- Appoint committees. Like many organizations, Henry Ford has established clinical decision support committee that continuously evaluate alerts and review requests that come in, said Allard. “The goal is to make a reasonably quantitative assessment and determine the benefit of firing an alert, what’s the damage if it’s ignored or missed, and what are the opportunities.”
- Use guard rails. Finally, realize that there are always going to be alerts that don’t fit into the workflow, but are still necessary, such as regulatory requirements. “You need to have those guard rails in place,” he added.
The final – and perhaps most important – piece is communicating with vendors around change requests; something that has been a sticking point for most organizations, including SCL Health.
“We have historically allowed a lot of changes to go through without formal reviews,” said Manard, which has led to quite a bit of friction. “Now when we engage with a vendor in this space, we rely on their expertise.” Part of that is flipping the script when presenting to operational stakeholders to say, why are the processes that work for similar organizations not working for us?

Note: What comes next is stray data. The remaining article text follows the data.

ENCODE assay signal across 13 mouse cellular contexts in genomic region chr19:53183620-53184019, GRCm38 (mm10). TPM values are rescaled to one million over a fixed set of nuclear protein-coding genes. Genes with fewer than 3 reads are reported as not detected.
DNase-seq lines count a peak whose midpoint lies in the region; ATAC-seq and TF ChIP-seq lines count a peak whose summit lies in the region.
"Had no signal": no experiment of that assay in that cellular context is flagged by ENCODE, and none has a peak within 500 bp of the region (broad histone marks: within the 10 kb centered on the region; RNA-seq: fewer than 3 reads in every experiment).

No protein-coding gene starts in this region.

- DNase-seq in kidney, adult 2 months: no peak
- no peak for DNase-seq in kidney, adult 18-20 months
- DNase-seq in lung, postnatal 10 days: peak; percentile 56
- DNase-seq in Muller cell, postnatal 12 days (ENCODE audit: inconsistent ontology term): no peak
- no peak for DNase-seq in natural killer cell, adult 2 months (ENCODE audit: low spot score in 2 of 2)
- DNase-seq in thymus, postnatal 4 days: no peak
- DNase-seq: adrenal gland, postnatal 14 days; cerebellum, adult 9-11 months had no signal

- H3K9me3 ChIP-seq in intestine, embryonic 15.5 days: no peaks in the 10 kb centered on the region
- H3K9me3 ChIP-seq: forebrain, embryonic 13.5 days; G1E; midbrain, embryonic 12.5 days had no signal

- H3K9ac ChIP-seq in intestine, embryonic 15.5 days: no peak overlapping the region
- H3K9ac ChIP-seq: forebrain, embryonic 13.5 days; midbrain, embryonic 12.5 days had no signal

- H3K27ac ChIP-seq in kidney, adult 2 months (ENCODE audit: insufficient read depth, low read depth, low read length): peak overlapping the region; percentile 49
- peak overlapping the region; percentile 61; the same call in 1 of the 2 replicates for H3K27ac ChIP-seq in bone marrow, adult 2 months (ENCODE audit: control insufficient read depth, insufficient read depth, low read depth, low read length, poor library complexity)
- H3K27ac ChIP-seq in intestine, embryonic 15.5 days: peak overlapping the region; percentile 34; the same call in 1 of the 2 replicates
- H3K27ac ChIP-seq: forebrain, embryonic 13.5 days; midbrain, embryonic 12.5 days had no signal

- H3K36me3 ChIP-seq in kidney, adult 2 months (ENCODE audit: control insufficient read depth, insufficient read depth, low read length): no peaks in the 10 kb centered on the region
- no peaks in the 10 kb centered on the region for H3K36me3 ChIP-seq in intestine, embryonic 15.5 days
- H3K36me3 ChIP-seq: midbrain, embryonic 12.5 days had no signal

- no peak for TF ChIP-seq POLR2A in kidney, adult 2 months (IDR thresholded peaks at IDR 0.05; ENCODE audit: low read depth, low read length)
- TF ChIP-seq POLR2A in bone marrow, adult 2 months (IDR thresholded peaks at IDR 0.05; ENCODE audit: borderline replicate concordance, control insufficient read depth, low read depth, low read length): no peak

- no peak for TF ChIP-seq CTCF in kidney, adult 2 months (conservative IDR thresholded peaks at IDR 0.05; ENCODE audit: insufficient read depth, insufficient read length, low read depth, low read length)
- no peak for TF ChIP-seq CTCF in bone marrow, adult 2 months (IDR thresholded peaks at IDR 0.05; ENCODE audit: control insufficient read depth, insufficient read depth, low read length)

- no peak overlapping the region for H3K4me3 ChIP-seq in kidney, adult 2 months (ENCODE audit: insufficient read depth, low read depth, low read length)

Another key component is being willing to deny requests, but do it in a way that’s both respectful and informative, he noted. “It’s really helpful to explain the rationale behind it, while also validating their frustrations.” Doing that, however, isn’t always easy. In fact, it’s not uncommon for clinical and IT leaders to face harsh criticisms. But, unpleasant as it may be, “de-escalation” is part of the job. “You have to be able to diffuse tensions and explain to our clinician colleagues why decisions are made, and why systems function the way that they do.”
Of course, if the request isn’t feasible — or stands to benefit a small number of people, it’s important to be transparent, said Allard, adding that “empathy, understanding and education are critical.”
To view the archive of this webinar — Analyzing IT’s Opportunities to Reduce Clinician Burnout (Sponsored by Halo Health) — please click here.